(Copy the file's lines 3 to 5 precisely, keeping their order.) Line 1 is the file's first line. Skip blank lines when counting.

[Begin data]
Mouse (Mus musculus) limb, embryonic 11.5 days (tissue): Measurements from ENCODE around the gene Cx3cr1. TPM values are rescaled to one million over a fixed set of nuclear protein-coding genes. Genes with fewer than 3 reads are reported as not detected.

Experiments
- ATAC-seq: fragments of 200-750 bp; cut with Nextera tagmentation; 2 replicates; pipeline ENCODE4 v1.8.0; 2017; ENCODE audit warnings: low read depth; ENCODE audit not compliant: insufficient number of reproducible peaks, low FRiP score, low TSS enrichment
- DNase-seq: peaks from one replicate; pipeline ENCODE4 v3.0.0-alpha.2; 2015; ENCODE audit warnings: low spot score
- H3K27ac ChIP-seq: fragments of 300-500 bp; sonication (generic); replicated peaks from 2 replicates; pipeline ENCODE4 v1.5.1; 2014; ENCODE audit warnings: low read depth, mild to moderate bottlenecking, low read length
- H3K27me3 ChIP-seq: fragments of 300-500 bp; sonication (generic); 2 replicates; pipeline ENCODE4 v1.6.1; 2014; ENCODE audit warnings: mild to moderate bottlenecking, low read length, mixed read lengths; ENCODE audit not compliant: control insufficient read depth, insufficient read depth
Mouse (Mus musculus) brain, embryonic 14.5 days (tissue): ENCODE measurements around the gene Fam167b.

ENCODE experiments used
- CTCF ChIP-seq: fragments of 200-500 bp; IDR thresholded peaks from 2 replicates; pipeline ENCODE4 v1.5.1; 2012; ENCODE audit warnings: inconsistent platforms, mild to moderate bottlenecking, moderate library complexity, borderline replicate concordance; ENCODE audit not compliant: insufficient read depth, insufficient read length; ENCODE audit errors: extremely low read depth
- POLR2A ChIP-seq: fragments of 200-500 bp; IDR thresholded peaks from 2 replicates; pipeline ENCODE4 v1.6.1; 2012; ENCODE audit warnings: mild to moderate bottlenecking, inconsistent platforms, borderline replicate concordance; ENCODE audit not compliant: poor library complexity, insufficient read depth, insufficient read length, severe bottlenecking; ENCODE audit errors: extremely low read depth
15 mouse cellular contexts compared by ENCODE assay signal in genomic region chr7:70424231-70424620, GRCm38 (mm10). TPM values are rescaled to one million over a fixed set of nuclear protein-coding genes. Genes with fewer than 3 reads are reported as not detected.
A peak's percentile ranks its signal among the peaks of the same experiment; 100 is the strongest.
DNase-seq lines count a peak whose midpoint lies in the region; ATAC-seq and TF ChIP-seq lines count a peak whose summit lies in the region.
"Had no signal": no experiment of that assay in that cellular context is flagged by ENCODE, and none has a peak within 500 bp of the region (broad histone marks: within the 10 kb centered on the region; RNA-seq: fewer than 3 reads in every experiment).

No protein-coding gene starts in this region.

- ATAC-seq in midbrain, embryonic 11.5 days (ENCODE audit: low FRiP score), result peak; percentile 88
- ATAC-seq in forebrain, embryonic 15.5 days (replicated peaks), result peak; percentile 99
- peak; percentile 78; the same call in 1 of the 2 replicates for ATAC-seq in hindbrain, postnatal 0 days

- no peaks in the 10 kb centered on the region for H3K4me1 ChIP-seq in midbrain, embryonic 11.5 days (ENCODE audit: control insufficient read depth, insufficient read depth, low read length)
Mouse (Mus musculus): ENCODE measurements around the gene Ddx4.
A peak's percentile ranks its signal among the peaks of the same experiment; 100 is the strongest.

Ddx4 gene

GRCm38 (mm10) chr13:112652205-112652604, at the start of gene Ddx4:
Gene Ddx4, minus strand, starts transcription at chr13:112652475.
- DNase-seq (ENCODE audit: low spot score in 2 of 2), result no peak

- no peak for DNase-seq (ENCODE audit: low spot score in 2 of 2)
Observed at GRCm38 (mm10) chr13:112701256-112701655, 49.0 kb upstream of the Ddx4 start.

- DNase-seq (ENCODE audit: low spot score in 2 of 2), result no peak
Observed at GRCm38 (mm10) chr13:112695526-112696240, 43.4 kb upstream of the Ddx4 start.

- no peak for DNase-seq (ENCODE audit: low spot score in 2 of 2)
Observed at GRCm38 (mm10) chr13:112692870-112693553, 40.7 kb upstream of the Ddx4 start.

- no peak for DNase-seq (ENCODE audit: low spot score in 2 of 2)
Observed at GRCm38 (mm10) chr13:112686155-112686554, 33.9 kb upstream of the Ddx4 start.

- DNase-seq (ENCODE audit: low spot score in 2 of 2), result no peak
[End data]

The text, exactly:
- ATAC-seq: fragments of 200-750 bp; cut with Nextera tagmentation; 2 replicates; pipeline ENCODE4 v1.8.0; 2017; ENCODE audit warnings: low read depth; ENCODE audit not compliant: insufficient number of reproducible peaks, low FRiP score, low TSS enrichment
- DNase-seq: peaks from one replicate; pipeline ENCODE4 v3.0.0-alpha.2; 2015; ENCODE audit warnings: low spot score
- H3K27ac ChIP-seq: fragments of 300-500 bp; sonication (generic); replicated peaks from 2 replicates; pipeline ENCODE4 v1.5.1; 2014; ENCODE audit warnings: low read depth, mild to moderate bottlenecking, low read length